The History and Antiquities of London, Westminster, Southwark, and Parts Adjacent, vol. 3Allen, Thomas
St. Bartholomew the Little, or St. Bartholomew by the Exchanges.
This church is situated on the east side of St. , and separated from by houses built against its south wall. It is of very ancient foundation; for, in the year , John de Tyerne was presented to this living, on the death of John de Aldeburgh, the rector; and it had become so decayed that it was entirely rebuilt in the year .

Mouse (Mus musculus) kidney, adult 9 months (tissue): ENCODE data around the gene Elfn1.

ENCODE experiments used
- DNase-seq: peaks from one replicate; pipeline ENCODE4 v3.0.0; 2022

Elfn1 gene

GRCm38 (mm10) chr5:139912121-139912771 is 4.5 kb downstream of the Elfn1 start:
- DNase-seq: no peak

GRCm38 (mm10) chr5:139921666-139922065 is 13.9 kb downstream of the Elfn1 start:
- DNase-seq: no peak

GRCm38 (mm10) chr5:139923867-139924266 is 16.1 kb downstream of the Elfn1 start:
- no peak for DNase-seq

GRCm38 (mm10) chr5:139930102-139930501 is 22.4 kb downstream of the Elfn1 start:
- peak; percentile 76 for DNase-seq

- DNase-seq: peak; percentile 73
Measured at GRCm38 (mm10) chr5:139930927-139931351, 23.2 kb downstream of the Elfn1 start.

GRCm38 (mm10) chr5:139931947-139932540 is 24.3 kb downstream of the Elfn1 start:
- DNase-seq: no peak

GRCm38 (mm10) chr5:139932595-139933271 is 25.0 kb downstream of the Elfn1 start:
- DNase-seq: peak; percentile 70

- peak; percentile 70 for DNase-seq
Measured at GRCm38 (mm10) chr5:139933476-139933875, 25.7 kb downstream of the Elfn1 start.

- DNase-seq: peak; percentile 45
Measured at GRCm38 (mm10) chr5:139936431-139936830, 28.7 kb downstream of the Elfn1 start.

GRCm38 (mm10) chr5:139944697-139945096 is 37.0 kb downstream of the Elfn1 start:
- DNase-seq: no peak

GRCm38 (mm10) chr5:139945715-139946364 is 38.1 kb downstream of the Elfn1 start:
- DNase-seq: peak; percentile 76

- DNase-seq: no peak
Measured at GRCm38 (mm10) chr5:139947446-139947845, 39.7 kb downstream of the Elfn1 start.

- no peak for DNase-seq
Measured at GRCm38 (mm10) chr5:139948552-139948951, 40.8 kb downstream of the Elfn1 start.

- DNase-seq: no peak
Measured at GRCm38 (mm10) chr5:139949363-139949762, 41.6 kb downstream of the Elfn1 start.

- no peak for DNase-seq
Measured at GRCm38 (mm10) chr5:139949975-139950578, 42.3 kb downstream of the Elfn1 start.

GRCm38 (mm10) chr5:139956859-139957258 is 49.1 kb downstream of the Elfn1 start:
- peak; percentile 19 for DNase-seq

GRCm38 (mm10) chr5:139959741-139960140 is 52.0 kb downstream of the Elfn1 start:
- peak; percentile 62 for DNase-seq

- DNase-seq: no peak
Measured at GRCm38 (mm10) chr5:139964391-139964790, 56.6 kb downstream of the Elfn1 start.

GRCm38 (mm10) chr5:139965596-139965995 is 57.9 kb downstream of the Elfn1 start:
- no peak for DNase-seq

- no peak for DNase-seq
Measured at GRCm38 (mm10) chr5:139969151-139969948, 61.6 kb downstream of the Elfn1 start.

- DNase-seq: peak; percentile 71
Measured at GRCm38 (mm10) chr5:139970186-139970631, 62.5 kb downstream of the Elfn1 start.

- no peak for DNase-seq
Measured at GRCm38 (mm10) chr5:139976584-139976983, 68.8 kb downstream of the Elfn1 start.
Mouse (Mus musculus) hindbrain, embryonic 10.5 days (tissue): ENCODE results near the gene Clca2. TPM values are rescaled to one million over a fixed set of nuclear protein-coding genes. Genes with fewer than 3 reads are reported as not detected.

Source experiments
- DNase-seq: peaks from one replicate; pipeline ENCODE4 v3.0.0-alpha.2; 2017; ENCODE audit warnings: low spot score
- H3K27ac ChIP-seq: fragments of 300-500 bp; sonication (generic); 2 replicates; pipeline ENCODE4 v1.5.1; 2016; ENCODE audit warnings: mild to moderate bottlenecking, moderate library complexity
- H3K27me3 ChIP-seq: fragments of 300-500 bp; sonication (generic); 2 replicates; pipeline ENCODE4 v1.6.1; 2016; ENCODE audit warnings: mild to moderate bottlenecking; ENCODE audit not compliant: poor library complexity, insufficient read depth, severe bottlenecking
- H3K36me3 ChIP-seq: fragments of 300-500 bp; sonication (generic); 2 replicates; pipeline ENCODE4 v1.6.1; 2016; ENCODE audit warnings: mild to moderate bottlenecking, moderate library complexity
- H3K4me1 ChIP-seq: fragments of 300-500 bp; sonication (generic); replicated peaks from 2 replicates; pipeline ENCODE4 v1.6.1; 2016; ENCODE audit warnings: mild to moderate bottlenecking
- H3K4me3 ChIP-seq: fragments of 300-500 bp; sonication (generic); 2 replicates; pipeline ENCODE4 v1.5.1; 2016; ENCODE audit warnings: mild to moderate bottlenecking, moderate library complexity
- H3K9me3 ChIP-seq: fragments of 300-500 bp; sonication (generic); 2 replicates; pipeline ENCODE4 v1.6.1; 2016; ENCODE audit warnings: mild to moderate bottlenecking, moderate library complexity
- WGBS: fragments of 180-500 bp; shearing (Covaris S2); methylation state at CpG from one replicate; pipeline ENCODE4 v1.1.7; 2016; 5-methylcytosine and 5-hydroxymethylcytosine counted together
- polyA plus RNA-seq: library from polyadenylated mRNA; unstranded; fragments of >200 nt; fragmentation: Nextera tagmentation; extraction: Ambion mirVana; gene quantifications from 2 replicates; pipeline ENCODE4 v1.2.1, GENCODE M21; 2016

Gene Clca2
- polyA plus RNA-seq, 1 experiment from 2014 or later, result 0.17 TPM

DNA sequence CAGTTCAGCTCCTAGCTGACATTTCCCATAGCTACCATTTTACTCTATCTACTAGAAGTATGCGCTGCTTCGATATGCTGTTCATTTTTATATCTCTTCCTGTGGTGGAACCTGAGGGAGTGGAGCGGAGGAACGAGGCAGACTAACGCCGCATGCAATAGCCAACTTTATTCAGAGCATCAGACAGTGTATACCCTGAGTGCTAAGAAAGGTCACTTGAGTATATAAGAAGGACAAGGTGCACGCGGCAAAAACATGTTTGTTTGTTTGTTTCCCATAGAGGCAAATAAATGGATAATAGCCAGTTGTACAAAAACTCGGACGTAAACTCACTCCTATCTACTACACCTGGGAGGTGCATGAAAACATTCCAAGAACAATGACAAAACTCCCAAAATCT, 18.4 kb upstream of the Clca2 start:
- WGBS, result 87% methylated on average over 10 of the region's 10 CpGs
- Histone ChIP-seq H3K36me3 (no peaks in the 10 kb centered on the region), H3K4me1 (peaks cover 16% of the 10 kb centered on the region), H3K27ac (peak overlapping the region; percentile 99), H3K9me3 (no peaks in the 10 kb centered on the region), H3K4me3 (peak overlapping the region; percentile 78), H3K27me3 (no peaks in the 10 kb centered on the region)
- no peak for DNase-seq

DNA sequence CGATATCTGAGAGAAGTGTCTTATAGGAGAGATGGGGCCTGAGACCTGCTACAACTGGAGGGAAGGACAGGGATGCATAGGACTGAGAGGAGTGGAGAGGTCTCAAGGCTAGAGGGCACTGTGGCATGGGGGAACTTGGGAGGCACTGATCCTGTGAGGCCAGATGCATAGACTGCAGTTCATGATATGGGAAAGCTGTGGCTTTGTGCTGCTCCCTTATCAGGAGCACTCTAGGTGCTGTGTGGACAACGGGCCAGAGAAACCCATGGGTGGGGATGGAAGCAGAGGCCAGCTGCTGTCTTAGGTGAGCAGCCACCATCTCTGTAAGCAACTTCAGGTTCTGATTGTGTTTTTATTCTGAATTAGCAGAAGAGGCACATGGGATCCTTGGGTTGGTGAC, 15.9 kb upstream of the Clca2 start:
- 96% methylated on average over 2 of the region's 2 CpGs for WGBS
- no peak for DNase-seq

The living was anciently in Simon Godart, citizen, who probably gave it to the abbey of St. Mary of Grace; as it fell, with the dissolution of that religious house, into the hands of the crown, in whom it has continued to the present time, subject to the archdeacon. The old church was burnt down by the fire of London, after which the present building was erected. The exterior view is far from handsome, owing to the stones of which the walls are composed, being rough and irregular. The west front, as seen in , shews a centre and side aisles with a square tower, attached to the south wall. The central division is faced with smoothed stone; it contains the principal entrance, which is arched and surrounded with a concaved frontispiece, over which is a mask between handsome festoons of foliage. Above this is a large arched window, divided into compartments by stone uprights sustaining an arched head, and joined to the jambs at the springing of the arch, by a transom stone; this window is walled up. In the aisles are arched windows, and the elevation is finished with a cornice and attic. The tower is in stories, the contains an arched window corresponding with the aisles in its western front, above which is an oblong square window; the story has an arched window, and the upper story another of an oblong square form, bounded by an architrave and surmounted by a cornice. The southern face is built against to the story; the eastern face is a copy of the western . The finish to the tower